I recently had the pleasure of participating in a design workshop for a client hosted by Kim Crawford. We explored a number of aspects ranging from what the priorities are, to who will be using our software to the way they visual/think about their process. We had great participation, and I am excited to see what Kim is able to do with the synthesis and design process!
Now, I am not a designer (at least not primarily), and I am not our current client, so why was I in the design workshop? There are a couple of obvious reasons : To ask clarifying questions, to get a better understanding of the design process, and, possibly most importantly, to take notes on the conversation as they happened. These are certainly valuable enough, but I want to point out some less obvious benefits that I observed upon reflection.
You can hear how the user conceptualizes their workflow.
The first big benefit is that, as a developer, you get to hear the workflow from the user’s mouth. You are getting their first-hand perspective on how they work. The order of operation is important, and it is crucial to understand their process.
This is a perfect opportunity to make sure you are accounting for all of their processing. If the client needs custom software, chances are their process is complex. In a complex process, it is easy to overlook or under-emphasize critical work. This could be from the client assuming we can’t incorporate the process into the software or due to oversight in the previous background work. Either way, we should capture this information so we can either make it easier or plan accordingly.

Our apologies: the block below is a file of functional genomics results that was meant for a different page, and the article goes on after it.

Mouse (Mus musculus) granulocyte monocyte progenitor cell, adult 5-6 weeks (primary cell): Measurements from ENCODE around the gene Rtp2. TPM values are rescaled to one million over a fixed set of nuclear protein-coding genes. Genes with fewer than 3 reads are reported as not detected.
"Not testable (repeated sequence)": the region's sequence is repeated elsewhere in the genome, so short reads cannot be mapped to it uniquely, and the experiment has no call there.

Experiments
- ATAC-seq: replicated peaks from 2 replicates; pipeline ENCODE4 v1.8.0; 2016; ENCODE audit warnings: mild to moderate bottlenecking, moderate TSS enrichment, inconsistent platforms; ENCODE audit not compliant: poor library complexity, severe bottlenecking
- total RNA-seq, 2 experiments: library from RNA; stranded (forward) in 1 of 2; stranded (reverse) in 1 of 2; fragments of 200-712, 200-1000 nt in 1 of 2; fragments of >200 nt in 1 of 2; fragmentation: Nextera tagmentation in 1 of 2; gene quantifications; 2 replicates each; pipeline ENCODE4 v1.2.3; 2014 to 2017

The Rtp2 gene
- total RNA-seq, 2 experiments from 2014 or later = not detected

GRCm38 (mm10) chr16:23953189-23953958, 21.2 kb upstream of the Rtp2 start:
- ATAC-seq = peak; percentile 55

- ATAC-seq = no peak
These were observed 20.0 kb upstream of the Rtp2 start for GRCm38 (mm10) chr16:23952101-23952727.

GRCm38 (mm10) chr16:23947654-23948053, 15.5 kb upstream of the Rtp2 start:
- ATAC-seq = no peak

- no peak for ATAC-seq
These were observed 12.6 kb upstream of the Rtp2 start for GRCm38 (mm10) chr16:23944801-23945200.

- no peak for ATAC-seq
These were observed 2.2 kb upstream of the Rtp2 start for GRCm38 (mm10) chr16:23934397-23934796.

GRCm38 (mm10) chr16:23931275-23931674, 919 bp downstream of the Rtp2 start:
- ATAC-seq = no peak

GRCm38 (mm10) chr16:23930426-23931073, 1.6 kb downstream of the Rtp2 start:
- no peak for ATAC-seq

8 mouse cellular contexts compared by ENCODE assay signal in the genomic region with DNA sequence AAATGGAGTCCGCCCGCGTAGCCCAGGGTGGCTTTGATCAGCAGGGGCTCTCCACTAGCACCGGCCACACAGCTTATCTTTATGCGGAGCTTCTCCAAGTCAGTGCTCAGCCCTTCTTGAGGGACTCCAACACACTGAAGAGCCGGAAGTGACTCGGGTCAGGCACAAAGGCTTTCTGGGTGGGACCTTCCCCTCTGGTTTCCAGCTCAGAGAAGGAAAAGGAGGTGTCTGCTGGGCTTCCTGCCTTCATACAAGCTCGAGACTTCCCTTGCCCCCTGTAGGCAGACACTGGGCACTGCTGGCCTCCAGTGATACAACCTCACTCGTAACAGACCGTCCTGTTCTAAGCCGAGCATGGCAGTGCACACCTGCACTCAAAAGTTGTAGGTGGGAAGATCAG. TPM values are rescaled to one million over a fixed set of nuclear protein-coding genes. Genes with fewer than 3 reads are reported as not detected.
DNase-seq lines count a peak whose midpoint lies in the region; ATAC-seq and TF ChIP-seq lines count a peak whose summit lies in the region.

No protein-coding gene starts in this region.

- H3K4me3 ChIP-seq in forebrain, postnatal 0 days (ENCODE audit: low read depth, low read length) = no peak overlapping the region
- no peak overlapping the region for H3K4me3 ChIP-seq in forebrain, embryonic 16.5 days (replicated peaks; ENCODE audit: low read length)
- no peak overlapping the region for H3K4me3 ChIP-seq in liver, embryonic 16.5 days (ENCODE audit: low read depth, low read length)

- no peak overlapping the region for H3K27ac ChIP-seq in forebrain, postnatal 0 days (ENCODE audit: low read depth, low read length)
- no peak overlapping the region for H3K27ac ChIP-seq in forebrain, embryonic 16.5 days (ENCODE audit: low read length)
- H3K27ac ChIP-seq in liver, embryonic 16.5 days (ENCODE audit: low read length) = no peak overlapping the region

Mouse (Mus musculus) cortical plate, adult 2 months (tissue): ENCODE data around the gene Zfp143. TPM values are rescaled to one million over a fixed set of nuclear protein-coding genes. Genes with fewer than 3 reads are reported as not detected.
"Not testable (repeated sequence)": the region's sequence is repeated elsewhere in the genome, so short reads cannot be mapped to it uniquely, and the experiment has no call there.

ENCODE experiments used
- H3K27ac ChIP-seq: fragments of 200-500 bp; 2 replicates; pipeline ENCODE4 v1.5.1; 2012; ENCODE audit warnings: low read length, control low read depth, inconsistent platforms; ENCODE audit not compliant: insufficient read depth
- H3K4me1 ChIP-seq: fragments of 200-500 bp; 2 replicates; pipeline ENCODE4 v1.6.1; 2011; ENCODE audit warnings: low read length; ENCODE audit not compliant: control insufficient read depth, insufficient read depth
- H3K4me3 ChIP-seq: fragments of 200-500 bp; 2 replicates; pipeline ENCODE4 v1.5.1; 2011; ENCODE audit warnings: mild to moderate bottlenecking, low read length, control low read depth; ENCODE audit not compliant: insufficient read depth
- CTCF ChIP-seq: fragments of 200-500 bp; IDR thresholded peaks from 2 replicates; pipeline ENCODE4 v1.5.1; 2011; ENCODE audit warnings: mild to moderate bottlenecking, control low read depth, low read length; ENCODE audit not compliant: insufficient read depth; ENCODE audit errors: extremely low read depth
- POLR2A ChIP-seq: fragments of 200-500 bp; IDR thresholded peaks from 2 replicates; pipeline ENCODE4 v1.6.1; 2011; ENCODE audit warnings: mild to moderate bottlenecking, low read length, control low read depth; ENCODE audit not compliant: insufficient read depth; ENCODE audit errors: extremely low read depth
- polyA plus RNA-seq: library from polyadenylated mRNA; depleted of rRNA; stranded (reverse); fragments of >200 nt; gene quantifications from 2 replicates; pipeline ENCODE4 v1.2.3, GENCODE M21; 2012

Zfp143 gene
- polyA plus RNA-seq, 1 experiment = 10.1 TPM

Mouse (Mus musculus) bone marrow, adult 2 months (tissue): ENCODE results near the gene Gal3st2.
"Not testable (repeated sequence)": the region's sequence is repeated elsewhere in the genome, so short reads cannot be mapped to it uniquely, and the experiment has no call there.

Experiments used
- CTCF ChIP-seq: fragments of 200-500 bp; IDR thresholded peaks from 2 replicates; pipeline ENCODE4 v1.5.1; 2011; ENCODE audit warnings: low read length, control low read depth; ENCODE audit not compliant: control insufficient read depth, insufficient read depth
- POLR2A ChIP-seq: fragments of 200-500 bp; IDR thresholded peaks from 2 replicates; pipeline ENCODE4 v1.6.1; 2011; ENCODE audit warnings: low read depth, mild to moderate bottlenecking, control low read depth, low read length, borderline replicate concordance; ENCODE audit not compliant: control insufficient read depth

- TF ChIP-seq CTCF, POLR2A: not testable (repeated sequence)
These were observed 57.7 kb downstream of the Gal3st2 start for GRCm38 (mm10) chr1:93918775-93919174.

Once you know how they work and what the complete process is, then you can start looking at the technical side of enabling these goals. Further, where can we optimize and remove steps no longer needed? That work can come later, but this is the perfect opportunity to talk with your users now. The earlier you plant these seeds, the more they can help you radically organize and optimize their process.
You can listen for previously unknown users.
Now, we’ve looked at understanding how your user thinks of their workflow. But, what if that doesn’t encapsulate all of your users? It may seem wild, but it is certainly possible that, in researching your users, one (or more) gets missed.
In our recent workshop, we had an entire persona completely unaccounted for! How you may ask? We were focused on understanding the data and workflow process, without digging into how the data was initially entered into the system (a manual process). In discussing ways our solution could potentially accelerate the initial stages of their workflow, our client mentioned this user. Immediately, we were curious who this user was and what their role was in the big picture. Turns out, this user does the initial data entry and a number of other important processes we want to capture. This was a huge win for both us and the client because we can more accurately design for this user.
You can foster direct relationships with primary users.
Lastly, this is the best chance to meet directly with your users. It’s often easier to funnel all communication through your one trusted product owner, but, by using this method, you are possibly missing one of the best and fastest feedback loops. Users in the design workshop are the primary users and the most knowledgeable. Getting to know them and their work means you can have intentional, direct communication with these users, and that will show your willingness to deeply learn the process and problems. You are invested in each individual. This will help with the process and help you create more insightful designs.
Why join a design workshop?
If you get the opportunity to join a design workflow, DO IT! It is intensely insightful. You will understand not only the problems at hand but also the user who will be working with this software. Take the time to understand what the process is. Dig into the workflow to confirm you have the whole picture so you can help radically organize and optimize. Make sure you know about all the potential types of users. It can be important to stay laser-focused, but capturing all use cases is crucial. And, meet your users so you can work with them to build relationships and invest in this understanding.